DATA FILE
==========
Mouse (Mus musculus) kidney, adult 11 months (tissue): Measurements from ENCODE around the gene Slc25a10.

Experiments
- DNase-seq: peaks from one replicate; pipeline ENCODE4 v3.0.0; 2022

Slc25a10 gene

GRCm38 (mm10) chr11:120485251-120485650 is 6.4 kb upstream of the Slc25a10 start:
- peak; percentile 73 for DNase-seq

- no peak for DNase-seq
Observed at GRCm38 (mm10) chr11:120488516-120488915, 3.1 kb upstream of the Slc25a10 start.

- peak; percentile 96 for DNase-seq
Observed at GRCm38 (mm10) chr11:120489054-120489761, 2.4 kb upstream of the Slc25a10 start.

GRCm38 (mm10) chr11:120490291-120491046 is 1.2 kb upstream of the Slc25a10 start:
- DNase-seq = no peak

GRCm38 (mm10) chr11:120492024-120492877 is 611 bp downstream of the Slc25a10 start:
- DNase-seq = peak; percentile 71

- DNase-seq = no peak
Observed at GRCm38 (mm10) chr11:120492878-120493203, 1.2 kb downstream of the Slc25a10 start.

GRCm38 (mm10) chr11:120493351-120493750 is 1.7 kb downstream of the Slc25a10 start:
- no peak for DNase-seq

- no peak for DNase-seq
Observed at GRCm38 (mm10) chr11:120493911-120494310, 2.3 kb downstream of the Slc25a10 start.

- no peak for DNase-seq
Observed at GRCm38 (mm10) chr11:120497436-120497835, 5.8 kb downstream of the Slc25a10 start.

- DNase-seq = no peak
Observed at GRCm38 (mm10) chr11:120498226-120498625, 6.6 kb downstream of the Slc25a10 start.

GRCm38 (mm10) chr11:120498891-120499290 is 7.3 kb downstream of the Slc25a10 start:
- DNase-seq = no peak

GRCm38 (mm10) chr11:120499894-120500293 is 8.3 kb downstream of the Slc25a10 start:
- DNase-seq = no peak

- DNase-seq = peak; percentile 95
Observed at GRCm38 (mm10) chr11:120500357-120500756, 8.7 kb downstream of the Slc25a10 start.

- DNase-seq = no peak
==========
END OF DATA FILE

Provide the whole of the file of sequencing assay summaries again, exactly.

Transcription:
Mouse (Mus musculus) kidney, adult 11 months (tissue): Measurements from ENCODE around the gene Slc25a10.

Experiments
- DNase-seq: peaks from one replicate; pipeline ENCODE4 v3.0.0; 2022

Slc25a10 gene

GRCm38 (mm10) chr11:120485251-120485650 is 6.4 kb upstream of the Slc25a10 start:
- peak; percentile 73 for DNase-seq

- no peak for DNase-seq
Observed at GRCm38 (mm10) chr11:120488516-120488915, 3.1 kb upstream of the Slc25a10 start.

- peak; percentile 96 for DNase-seq
Observed at GRCm38 (mm10) chr11:120489054-120489761, 2.4 kb upstream of the Slc25a10 start.

GRCm38 (mm10) chr11:120490291-120491046 is 1.2 kb upstream of the Slc25a10 start:
- DNase-seq = no peak

GRCm38 (mm10) chr11:120492024-120492877 is 611 bp downstream of the Slc25a10 start:
- DNase-seq = peak; percentile 71

- DNase-seq = no peak
Observed at GRCm38 (mm10) chr11:120492878-120493203, 1.2 kb downstream of the Slc25a10 start.

GRCm38 (mm10) chr11:120493351-120493750 is 1.7 kb downstream of the Slc25a10 start:
- no peak for DNase-seq

- no peak for DNase-seq
Observed at GRCm38 (mm10) chr11:120493911-120494310, 2.3 kb downstream of the Slc25a10 start.

- no peak for DNase-seq
Observed at GRCm38 (mm10) chr11:120497436-120497835, 5.8 kb downstream of the Slc25a10 start.

- DNase-seq = no peak
Observed at GRCm38 (mm10) chr11:120498226-120498625, 6.6 kb downstream of the Slc25a10 start.

GRCm38 (mm10) chr11:120498891-120499290 is 7.3 kb downstream of the Slc25a10 start:
- DNase-seq = no peak

GRCm38 (mm10) chr11:120499894-120500293 is 8.3 kb downstream of the Slc25a10 start:
- DNase-seq = no peak

- DNase-seq = peak; percentile 95
Observed at GRCm38 (mm10) chr11:120500357-120500756, 8.7 kb downstream of the Slc25a10 start.

- DNase-seq = no peak